October marks Black History Month in the UK. This national celebration provides an opportunity to honour the accomplishments of Black people. It also gives us time to pause and reflect on the challenges that people within our society encounter in their day-to-day lives because of their skin colour, be it direct discrimination or systematic racism.
We wanted to mark the occasion by sharing with you some of the most prominent Black scientists in the field of geology during the 20th century. From the first Black scientist to achieve degrees in geology to the wide range of research achievements that have had major impacts on industry and modern society.
|Dr West being inducted into the Air Force Hall of Fame, December 2018|
Gladys West (1930 - )Dr Gladys Mae West developed the mathematics behind GPS, one of the most important technologies of the present day.
Beginning her scientific career at the Naval Surface Warfare Centre in the US, Dr West was a ‘human computer’, working on long, complex mathematical equations based on the collection and processing of data from satellites. These equations, plus her contributions to modelling of the irregular shape of Earth (the geoid) became the basis for GPS.
Dr West was inducted into the Air Force Hall of Fame in 2018.
|Philip Emeagwali in Monkton, Maryland © P Emeagwali|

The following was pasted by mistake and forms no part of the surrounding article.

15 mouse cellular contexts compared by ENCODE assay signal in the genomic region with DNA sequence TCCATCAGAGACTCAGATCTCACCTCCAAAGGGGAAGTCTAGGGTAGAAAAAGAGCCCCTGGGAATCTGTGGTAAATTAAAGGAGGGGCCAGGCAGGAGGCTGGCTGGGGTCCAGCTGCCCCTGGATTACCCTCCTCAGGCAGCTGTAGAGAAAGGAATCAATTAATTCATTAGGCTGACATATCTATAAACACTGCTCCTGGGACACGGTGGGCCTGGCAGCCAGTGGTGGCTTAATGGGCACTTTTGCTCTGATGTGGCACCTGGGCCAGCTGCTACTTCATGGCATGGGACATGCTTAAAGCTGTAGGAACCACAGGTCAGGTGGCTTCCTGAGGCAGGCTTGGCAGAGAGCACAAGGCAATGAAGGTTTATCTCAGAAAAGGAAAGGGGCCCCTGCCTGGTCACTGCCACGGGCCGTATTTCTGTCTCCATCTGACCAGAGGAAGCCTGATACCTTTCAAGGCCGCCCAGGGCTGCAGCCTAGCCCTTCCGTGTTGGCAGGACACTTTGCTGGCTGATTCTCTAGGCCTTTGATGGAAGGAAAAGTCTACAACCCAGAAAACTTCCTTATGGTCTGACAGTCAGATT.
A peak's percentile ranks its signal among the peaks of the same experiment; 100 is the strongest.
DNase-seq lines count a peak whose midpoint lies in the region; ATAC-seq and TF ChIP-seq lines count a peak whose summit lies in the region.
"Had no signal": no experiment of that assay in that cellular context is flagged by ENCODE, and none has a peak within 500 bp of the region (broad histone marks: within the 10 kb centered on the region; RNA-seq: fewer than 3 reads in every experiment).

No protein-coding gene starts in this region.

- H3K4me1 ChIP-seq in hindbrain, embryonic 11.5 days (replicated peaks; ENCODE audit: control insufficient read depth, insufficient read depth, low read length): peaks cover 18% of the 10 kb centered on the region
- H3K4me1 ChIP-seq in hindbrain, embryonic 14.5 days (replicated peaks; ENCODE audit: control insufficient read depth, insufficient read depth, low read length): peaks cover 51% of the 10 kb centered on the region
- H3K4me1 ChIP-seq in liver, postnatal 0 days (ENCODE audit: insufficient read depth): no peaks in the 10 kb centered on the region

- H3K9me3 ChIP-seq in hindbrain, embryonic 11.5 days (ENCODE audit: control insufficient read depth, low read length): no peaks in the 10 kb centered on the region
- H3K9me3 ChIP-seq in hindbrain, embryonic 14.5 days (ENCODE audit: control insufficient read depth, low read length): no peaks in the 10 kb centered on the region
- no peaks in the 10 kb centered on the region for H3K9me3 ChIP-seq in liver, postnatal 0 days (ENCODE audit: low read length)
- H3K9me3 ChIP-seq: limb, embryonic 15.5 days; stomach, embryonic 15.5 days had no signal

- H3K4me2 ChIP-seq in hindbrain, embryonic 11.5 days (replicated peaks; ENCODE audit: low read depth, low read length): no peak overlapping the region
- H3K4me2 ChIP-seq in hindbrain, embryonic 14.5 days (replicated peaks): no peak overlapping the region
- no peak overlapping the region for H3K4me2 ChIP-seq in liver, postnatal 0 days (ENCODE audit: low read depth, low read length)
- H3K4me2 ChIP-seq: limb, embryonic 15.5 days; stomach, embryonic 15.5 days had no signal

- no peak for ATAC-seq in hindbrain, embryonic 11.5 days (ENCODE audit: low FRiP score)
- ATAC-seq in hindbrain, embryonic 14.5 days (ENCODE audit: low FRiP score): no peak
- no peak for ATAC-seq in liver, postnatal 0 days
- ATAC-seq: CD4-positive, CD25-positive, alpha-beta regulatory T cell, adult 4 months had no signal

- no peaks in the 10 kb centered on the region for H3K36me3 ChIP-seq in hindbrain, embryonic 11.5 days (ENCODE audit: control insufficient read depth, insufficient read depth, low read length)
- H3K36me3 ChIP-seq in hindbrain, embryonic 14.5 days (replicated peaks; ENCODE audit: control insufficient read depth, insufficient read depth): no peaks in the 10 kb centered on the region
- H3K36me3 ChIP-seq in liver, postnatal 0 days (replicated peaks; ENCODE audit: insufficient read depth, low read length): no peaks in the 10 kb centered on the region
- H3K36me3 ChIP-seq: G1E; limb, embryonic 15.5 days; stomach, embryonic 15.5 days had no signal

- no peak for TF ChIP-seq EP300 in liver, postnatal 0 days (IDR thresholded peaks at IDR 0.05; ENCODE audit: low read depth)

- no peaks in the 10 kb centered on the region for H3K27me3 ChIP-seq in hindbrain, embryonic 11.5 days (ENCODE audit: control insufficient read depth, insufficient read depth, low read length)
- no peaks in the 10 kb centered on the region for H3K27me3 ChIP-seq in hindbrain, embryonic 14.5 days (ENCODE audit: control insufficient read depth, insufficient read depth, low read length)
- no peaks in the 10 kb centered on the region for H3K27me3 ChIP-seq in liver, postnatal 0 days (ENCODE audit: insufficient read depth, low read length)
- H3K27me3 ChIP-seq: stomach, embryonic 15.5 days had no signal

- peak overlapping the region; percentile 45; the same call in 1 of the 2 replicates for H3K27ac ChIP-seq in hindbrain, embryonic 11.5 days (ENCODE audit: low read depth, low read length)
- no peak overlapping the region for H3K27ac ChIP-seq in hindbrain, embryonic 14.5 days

Philip Emeagwali (1954 - )Dr Philip Emeagwali is probably best known for designing the program and formula for the Connection Machine, the fastest computer on Earth, and is widely credited as one of the ‘inventors’ of the internet.
There was also a geological aspect to Dr Emeagwali’s work with the Connection Machine, in that he created parallel processing simulations which led to better understanding of the subsurface and better informed oil well placement. This modelling has highly influenced how geophysicists search for and recover crude oil and natural gas.
For his work using the Connection Machine for oil-reservoir monitoring he received the 1989 Gordon Bell Prize.
Dr Emeagwali also designed the Hyperball computer, which forecasts long-term global warming patterns.
|Matthew Henson's grave in Arlington National Cemetery in Arlington, Virgina © Wikimedia Commons|
Matthew Alexander Henson is the very definition of an intrepid explorer, having spent around 18 years on expeditions, including seven voyages to the Arctic. It is said he was the first person to reach the North Pole. Henson worked as an assistant, translator (he spoke Inuit, and also studied their way of life to help enable his team to survive the Arctic conditions), craftsman and hunter. Prior to his visits to the Arctic, Henson worked as assistant to explorer Robert Edwin Peary to survey the jungles of Nicaragua for a proposed canal route. This expedition cemented the pair’s friendship and led to a long working relationship together.
Matthew Alexander Henson (1866 - 1955)
In 2000 Henson was posthumously awarded the National Geographic Society’s Hubbard Medal for exploration, discovery and research.
|Dr Bromery, courtesy of Springfield College, Babson Library, Archives and Special Collections|